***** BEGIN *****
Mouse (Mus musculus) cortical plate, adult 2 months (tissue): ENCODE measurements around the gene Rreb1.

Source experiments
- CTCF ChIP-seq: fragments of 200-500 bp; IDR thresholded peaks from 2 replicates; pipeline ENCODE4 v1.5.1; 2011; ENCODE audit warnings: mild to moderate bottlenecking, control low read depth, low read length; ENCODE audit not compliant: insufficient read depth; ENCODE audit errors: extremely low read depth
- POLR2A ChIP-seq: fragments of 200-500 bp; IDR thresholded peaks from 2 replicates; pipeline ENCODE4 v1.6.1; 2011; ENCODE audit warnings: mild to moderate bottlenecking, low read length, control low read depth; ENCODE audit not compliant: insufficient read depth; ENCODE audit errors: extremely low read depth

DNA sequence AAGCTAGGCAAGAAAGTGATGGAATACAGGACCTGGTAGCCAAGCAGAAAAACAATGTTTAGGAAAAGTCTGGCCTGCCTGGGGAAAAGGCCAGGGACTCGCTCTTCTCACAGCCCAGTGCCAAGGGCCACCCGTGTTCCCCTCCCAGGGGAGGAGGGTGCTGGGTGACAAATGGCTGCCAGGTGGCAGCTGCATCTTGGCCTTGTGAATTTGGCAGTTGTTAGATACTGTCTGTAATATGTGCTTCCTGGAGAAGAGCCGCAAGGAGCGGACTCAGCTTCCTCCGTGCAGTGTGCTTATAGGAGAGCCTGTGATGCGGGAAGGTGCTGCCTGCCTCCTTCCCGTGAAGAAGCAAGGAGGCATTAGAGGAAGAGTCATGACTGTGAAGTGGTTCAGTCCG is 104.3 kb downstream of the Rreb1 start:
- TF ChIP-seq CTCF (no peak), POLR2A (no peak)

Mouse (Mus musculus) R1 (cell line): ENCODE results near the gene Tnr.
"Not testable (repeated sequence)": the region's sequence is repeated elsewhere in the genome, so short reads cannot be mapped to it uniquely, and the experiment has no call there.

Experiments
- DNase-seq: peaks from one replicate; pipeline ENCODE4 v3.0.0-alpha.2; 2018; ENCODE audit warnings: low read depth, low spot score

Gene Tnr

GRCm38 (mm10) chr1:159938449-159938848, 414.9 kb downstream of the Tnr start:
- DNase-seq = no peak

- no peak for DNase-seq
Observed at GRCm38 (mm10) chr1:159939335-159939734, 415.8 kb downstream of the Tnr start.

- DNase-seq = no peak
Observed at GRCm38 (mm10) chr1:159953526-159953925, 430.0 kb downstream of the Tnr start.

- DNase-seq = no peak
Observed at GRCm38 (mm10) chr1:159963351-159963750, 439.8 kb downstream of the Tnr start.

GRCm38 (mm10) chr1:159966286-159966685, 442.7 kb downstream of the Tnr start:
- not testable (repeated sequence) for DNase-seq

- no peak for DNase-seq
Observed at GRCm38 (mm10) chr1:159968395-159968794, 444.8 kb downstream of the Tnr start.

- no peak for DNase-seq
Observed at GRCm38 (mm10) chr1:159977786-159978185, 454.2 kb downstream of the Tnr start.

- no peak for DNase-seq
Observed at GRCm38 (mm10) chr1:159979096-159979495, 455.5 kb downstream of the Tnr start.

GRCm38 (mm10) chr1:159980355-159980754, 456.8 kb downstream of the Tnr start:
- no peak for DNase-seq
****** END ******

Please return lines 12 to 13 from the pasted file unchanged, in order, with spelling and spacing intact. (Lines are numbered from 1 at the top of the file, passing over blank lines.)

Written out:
GRCm38 (mm10) chr1:159938449-159938848, 414.9 kb downstream of the Tnr start:
- DNase-seq = no peak